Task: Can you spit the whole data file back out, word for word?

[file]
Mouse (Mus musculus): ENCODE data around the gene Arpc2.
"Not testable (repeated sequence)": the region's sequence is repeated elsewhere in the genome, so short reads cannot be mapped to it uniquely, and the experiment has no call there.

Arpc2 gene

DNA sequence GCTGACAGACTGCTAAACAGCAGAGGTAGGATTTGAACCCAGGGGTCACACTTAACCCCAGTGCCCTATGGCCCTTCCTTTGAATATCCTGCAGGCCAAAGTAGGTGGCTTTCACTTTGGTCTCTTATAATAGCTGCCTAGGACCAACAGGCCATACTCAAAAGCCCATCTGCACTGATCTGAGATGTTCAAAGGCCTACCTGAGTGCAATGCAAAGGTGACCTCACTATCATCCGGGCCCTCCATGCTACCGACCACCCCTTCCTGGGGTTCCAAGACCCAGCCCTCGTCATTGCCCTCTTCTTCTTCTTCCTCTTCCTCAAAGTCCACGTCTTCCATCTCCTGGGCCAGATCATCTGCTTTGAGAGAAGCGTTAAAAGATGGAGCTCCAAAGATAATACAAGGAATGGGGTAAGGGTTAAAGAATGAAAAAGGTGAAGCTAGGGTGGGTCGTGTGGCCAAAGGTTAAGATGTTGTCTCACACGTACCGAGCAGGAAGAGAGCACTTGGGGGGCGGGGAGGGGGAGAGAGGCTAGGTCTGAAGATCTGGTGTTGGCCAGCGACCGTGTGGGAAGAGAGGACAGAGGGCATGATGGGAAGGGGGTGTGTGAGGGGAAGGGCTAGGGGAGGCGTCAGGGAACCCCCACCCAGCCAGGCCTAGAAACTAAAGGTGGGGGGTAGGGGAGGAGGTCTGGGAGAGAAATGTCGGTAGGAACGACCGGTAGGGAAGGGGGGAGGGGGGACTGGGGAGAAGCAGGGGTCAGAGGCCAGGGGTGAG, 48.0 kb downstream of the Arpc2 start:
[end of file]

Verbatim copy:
Mouse (Mus musculus): ENCODE data around the gene Arpc2.
"Not testable (repeated sequence)": the region's sequence is repeated elsewhere in the genome, so short reads cannot be mapped to it uniquely, and the experiment has no call there.

Arpc2 gene

DNA sequence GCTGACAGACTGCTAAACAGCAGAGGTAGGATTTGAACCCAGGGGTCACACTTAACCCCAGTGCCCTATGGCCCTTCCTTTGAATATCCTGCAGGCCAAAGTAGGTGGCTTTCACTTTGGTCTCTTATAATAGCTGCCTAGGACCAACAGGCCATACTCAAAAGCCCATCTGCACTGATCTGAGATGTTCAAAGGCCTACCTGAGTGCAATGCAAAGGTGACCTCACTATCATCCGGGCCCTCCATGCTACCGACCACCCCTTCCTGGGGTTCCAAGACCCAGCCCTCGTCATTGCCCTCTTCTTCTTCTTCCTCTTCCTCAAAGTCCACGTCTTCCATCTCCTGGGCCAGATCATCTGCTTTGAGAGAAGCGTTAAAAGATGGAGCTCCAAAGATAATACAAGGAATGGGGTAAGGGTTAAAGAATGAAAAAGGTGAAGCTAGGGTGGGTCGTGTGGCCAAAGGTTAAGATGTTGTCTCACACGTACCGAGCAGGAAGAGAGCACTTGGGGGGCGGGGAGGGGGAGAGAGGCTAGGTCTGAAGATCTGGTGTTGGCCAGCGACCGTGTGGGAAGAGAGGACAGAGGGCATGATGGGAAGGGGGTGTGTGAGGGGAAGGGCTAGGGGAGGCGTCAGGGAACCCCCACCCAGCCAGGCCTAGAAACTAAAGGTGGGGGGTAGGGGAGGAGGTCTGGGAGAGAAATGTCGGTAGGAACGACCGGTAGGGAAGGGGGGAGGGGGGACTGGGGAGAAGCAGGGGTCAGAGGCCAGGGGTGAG, 48.0 kb downstream of the Arpc2 start: